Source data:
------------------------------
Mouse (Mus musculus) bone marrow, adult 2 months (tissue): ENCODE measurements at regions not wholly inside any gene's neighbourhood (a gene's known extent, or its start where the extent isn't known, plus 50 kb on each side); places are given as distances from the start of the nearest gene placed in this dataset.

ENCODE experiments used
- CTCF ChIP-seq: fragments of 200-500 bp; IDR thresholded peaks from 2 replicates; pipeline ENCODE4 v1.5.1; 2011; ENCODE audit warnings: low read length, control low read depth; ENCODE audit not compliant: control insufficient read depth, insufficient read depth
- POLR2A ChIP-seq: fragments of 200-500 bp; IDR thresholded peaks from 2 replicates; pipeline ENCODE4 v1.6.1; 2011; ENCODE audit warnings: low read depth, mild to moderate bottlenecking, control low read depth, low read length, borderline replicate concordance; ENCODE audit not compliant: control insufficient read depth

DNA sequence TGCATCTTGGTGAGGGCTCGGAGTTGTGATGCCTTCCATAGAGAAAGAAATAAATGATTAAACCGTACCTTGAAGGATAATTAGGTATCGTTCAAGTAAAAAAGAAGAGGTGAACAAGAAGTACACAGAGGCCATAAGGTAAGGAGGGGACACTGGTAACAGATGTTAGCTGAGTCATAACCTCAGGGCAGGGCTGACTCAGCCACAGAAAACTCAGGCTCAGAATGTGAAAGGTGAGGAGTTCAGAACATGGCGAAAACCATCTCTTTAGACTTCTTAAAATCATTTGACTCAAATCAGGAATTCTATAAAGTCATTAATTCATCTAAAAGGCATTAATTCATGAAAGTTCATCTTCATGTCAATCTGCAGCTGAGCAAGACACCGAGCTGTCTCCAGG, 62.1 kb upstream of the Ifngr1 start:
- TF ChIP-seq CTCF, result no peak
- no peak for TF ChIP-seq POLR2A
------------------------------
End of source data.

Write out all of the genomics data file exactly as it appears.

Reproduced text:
Mouse (Mus musculus) bone marrow, adult 2 months (tissue): ENCODE measurements at regions not wholly inside any gene's neighbourhood (a gene's known extent, or its start where the extent isn't known, plus 50 kb on each side); places are given as distances from the start of the nearest gene placed in this dataset.

ENCODE experiments used
- CTCF ChIP-seq: fragments of 200-500 bp; IDR thresholded peaks from 2 replicates; pipeline ENCODE4 v1.5.1; 2011; ENCODE audit warnings: low read length, control low read depth; ENCODE audit not compliant: control insufficient read depth, insufficient read depth
- POLR2A ChIP-seq: fragments of 200-500 bp; IDR thresholded peaks from 2 replicates; pipeline ENCODE4 v1.6.1; 2011; ENCODE audit warnings: low read depth, mild to moderate bottlenecking, control low read depth, low read length, borderline replicate concordance; ENCODE audit not compliant: control insufficient read depth

DNA sequence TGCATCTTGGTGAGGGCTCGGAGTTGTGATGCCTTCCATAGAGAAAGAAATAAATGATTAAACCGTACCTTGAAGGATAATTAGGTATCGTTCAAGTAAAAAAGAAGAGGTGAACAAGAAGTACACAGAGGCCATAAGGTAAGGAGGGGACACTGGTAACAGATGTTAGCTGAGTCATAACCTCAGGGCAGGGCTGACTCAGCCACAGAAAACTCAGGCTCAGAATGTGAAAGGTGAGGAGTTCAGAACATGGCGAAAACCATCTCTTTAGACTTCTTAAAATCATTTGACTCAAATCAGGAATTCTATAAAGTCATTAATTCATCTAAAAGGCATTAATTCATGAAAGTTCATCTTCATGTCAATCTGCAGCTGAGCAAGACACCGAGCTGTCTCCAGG, 62.1 kb upstream of the Ifngr1 start:
- TF ChIP-seq CTCF, result no peak
- no peak for TF ChIP-seq POLR2A